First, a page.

Fiona Apple: I absolutely love him - as a person and as a musician. He's very understanding, and he has the best taste. He's heaven to work with. How easy it is to take for granted the talents that he has. I look back at the time I played the songs on the piano at my house for Jon, and then when I began working with him in the studio - it doesn't even seem that he has to think about it. He just follows the music. He has an ear that allows him to suddenly play things. But he will exhaust himself
working on something to get it just right, until you think he will pass out. And then he comes up with something that is absolutely key to the song. And he's a great friend. He's such an important part of my life as a musician.
What is different about your second album?
Because of changes in me personally, and also because of working with Jon, every element has been taken to the highest degree. It is more confident and less self-conscious. Jon has his genius and his visions, and will go and go and never stop and play everything that comes into his mind. He can do so much. It's easy to discuss, and take apart the song and its structure. But it's not only that he wants to make a good record - he wants to make a record that the songwriter intended. He knows that I will be going out to play this.
Are you looking forward to going out on the road?
Yes, I am. I will have my regular band and techs, and i love them.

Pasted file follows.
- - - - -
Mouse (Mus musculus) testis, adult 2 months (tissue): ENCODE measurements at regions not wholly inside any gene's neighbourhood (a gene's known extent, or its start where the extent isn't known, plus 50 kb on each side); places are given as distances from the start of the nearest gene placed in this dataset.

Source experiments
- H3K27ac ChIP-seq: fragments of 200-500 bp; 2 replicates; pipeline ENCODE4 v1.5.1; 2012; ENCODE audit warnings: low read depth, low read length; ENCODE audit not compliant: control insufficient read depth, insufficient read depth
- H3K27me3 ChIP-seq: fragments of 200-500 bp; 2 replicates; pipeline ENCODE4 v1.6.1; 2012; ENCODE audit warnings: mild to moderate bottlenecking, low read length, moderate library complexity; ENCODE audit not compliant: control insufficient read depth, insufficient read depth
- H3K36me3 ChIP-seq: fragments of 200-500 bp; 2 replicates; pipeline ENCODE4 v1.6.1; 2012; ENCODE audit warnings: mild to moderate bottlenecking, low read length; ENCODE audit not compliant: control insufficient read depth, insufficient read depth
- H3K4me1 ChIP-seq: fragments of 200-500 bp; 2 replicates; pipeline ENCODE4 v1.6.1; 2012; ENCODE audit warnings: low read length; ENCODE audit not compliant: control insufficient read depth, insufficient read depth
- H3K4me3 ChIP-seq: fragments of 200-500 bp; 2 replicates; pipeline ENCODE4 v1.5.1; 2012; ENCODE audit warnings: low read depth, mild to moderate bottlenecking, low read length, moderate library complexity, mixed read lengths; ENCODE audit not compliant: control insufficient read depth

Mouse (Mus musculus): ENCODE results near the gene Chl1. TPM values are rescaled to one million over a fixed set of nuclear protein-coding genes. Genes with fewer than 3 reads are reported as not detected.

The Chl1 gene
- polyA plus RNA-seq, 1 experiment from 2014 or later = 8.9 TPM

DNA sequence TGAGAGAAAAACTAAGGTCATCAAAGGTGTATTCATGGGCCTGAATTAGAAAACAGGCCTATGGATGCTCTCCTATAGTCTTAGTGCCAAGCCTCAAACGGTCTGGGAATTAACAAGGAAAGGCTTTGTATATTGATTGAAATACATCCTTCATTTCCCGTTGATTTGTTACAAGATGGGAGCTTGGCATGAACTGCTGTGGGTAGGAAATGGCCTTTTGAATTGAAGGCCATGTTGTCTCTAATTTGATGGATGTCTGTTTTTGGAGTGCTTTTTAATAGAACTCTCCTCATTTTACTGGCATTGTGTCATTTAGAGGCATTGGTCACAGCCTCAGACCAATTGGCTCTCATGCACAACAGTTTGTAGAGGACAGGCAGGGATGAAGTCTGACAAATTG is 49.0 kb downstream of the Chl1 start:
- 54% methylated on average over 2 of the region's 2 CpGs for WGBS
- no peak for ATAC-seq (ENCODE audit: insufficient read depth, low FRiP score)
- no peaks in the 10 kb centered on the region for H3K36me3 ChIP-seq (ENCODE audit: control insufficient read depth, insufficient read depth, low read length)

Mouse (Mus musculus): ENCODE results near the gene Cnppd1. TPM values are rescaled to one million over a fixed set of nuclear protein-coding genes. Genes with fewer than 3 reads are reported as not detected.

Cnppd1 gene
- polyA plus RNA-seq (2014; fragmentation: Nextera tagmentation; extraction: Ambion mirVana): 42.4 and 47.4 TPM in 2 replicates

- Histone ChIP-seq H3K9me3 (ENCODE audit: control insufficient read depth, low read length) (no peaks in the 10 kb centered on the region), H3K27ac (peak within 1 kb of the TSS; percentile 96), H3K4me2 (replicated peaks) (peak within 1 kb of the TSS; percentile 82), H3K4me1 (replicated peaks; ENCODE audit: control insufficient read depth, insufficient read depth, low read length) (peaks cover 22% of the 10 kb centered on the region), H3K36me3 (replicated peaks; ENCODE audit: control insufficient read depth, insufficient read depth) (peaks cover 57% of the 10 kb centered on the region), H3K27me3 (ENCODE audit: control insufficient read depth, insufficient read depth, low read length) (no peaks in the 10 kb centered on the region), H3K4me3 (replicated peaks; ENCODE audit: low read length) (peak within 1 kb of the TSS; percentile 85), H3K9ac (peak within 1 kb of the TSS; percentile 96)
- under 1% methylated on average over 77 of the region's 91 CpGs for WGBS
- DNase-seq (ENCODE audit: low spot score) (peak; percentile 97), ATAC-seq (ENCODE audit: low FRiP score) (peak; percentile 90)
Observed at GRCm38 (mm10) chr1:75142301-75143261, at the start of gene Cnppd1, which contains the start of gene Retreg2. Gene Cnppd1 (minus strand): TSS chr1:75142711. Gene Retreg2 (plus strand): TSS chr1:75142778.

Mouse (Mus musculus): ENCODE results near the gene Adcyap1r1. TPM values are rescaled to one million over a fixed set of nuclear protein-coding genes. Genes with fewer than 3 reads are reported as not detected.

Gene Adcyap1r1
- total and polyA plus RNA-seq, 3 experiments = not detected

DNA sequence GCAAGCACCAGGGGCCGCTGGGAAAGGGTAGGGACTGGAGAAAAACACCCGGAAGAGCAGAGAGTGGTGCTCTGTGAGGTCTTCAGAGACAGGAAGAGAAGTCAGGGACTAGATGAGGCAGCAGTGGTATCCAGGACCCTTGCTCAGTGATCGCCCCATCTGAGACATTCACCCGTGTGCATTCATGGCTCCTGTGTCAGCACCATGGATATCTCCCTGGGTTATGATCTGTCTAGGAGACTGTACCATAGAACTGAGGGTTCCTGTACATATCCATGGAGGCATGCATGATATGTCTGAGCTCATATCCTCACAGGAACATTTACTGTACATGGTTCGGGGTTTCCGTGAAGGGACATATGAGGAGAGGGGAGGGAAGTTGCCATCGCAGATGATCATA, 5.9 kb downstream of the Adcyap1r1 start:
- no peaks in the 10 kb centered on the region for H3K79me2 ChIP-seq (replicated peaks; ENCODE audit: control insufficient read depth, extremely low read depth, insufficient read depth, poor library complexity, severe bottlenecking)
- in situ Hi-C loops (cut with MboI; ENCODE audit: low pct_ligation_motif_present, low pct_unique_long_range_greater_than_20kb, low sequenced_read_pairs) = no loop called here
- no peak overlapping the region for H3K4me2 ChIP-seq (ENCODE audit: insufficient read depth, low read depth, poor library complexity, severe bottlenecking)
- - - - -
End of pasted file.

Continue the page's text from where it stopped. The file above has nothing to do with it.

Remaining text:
Name for the album?
It's a very long title, from a poem I wrote during the last tours. Short title:
When the Pawn...
Were you encouraged as a child to express yourself?
Yes, but I didn't want anybody to know. My parents encouraged me to play piano, but I didn't tell any of my friends. If you are 12 years old and play the piano, I knew what they would think. I couldn't stand the idea that people would think I was writing stupid things, because I wasn't. It was too important to me to just have anyone thinking about it. I just didn't want anybody to know.
Did you think this would become your life?
No, not at all. I never thought about it. I never gave thought to what I would do when I grew up. And when it came along, I didn't have to weigh it against anything.
By Rich Costey, engineer,
When The Pawn
before beginning the recording process that yielded When The Pawn...,
Jon and I had many conversations on record-making, and, through them,
developed a fairly clear vision of which techniques and concepts might